Facts of the Case
In 1986, Timothy Tyrone Foster, an 18-year-old black man, was charged with murdering Queen White, an elderly white woman. At the trial, the prosecution used peremptory strikes against all four of the qualified black jurors. Pursuant to the Supreme Court’s decision in Batson v. Kentucky, which prohibits the use of peremptory strikes on the basis of race, the defense objected to those strikes, and the burden shifted to the prosecution to prove that there were race-neutral explanation for the strikes. The prosecution provided reasons, and the trial court held that the reasons were sufficient. An all-white jury convicted Foster of murder and imposed the death penalty.
Foster filed a motion for post-judgment discovery regarding the prosecution’s notes during jury selection and a motion for a new trial, both of which the trial court denied. The Georgia Supreme Court affirmed the trial court’s decisions, and the U.S. Supreme Court denied certiorari. Foster petitioned for a writ of habeas corpus in Butts County Superior Court and submitted a new Batson challenge based on the prosecutor's notes obtained through the Georgia Open Records Act. The court denied Foster's petition. The Georgia Supreme Court affirmed the denial of the writ. The U.S. Supreme Court granted certiorari.
Was there race-based discrimination of the type Batson v. Kentucky prohibits in the jury selection process of Foster’s trial?
The evidence was sufficient to establish that there was purposeful discrimination of the type that Batson v. Kentucky prohibits in the jury selection process of Foster’s trial. Chief Justice Roberts delivered the opinion of the 7-1 majority. The Court held that the third step of a Batson challenge, which requires the defendant to show that the strikes of prospective jurors based on race was purposeful discrimination, was clearly met in this case, and the state court erred in finding otherwise. Although the prosecutor offered a long list of reasons those jurors were struck, the evidence from the prosecution’s notes that Foster obtained through the Georgia Open Records Act shows that the first five names on the prosecution’s “definite NOs” list were of five black jurors, all of whom were eventually struck. Therefore, the evidence shows that the prosecution was never seriously considering allowing the prospective jurors in question to serve, and the reasons for striking them were likely pretextual. Further, the fact that several white jurors with the same traits as the black jurors in question were allowed to serve on the jury, the prosecution’s explanations for striking the jurors in question shifted over time, there were misrepresentations of the record to support the strikes, and the prosecution notes continually highlighted race lend credible support to Foster’s argument that he suffered purposeful discrimination.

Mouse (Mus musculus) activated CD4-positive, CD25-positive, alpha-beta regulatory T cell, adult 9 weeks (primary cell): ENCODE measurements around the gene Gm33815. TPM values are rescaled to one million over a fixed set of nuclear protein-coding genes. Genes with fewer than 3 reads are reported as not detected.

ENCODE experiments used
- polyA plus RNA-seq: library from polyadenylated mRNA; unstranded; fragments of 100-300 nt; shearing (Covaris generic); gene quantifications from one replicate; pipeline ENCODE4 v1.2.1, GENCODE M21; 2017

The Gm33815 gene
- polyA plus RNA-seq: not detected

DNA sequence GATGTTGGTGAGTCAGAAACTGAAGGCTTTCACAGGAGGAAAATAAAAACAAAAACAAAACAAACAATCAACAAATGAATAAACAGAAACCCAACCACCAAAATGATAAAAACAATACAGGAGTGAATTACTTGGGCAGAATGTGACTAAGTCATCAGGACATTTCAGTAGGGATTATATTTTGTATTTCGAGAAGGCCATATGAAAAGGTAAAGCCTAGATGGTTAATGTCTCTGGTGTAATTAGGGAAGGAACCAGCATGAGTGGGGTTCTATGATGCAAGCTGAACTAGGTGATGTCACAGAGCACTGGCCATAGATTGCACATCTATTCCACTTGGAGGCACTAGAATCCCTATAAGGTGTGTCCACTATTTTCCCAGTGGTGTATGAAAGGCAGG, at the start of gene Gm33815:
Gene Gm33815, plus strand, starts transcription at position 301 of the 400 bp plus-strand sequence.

In his opinion concurring in the judgment, Justice Samuel A. Alito, Jr. wrote that the Georgia courts’ decisions to deny Foster’s Batson challenge was likely based on state law restricting the opportunity to relitigate previously rejected claims. Because the U.S. Supreme Court does not have jurisdiction to review state court decisions on state law claims, the proper course of action in a case like this one would be for the Court to decide the relevant question of federal law that influenced the state court’s decision and remand the case to allow the state court to decide the issue in light of the Supreme Court’s clarification.
Justice Clarence Thomas wrote a dissent in which he argued that the Supreme Court likely did not have proper jurisdiction over this case because the state courts seemed to base their decisions on issues of procedural state law. Therefore, the Court should have vacated the lower decision and remanded for clarification regarding whether the state court’s decision implicated an issue of federal law before deciding this case. Justice Thomas also argued that, because the trial court’s decision was essentially a credibility determination, the majority should have granted more deference to that decision, which the new evidence did not invalidate.